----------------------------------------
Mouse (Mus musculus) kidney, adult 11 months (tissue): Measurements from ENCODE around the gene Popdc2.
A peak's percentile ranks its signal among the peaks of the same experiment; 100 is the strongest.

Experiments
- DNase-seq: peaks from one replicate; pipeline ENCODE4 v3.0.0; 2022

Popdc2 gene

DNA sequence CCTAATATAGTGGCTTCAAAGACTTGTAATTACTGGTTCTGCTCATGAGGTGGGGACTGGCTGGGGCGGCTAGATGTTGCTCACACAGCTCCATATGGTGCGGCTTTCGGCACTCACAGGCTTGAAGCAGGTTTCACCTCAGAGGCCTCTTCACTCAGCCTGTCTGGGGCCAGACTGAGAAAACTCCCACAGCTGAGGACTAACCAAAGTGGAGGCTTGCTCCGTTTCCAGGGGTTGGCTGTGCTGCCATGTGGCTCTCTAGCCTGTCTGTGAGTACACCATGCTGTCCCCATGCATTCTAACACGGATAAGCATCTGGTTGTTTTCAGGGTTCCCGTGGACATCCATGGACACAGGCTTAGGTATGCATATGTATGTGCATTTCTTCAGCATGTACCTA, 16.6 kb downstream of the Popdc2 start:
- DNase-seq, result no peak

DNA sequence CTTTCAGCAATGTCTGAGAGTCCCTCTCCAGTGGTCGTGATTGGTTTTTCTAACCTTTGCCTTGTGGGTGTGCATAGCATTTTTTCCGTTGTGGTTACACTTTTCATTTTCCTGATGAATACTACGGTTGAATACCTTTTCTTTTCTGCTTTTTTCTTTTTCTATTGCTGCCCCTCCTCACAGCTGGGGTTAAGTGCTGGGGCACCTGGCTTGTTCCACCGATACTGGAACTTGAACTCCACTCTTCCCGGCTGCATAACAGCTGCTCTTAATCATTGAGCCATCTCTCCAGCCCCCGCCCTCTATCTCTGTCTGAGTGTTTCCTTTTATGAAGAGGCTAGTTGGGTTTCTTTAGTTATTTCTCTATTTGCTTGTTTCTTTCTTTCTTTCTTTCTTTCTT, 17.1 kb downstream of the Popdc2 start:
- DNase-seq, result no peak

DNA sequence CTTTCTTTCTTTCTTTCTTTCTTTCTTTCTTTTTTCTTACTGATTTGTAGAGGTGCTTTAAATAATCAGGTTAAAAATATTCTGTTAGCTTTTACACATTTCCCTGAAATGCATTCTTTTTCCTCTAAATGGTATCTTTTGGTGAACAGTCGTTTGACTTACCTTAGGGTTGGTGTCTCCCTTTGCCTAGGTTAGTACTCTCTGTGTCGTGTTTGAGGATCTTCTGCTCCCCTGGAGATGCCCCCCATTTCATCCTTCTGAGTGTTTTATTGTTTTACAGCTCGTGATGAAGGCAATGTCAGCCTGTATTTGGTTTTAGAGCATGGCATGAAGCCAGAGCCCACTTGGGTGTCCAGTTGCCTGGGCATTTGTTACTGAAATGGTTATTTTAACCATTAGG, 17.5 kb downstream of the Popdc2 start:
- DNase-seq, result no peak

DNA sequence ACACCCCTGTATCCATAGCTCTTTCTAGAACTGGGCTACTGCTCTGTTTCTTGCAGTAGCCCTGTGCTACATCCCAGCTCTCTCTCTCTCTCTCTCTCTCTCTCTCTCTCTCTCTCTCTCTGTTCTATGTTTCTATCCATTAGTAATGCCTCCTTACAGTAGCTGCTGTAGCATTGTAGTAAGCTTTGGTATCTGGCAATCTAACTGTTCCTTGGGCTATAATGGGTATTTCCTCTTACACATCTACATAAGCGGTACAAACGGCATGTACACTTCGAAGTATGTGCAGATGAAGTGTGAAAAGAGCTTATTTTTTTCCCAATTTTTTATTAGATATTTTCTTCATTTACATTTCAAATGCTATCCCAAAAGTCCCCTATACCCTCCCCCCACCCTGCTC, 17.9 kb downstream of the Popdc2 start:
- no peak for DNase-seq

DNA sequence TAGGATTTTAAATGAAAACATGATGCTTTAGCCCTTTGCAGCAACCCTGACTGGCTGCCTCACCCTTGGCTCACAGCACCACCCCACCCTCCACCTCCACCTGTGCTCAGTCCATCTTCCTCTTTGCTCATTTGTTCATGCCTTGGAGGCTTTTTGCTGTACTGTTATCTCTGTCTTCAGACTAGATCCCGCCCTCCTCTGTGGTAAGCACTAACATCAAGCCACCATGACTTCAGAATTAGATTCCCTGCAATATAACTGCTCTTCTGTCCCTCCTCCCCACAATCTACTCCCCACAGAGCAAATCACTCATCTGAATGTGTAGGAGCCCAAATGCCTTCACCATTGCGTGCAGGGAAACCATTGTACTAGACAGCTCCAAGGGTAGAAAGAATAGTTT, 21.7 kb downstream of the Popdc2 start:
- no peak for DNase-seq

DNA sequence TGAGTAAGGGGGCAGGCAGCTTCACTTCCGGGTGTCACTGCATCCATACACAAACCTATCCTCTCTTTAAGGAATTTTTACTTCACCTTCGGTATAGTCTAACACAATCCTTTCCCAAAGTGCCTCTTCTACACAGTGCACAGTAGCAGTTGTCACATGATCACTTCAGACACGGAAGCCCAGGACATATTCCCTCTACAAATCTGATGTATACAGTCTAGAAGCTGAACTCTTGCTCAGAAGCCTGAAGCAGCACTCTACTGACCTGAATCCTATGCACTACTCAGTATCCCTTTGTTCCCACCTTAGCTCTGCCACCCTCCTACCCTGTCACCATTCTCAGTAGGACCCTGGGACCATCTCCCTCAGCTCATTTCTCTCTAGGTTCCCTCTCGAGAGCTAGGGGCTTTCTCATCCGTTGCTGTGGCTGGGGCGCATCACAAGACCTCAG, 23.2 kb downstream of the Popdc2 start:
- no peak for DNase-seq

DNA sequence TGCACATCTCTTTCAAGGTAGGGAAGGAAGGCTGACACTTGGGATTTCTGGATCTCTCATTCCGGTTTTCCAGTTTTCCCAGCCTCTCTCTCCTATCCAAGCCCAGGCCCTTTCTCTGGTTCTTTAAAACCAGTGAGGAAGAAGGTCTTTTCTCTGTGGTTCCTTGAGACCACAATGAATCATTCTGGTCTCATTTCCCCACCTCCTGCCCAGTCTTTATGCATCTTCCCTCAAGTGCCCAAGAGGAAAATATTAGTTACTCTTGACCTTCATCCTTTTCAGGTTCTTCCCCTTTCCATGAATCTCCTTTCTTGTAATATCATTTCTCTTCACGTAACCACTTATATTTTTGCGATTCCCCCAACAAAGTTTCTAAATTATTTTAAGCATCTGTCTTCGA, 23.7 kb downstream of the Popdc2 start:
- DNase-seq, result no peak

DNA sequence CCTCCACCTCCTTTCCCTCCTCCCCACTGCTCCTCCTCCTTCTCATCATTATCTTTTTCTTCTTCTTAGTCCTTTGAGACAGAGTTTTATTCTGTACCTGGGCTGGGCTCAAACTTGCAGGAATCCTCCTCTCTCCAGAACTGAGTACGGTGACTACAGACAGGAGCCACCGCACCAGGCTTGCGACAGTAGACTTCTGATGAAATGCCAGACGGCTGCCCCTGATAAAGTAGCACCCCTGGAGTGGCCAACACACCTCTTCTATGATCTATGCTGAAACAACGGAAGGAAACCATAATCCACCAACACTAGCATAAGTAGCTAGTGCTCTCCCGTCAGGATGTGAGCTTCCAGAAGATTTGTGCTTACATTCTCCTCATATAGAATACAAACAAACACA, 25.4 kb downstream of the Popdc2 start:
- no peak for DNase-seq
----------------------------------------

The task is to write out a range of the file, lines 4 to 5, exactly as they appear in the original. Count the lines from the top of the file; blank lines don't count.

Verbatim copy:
- DNase-seq: peaks from one replicate; pipeline ENCODE4 v3.0.0; 2022

Popdc2 gene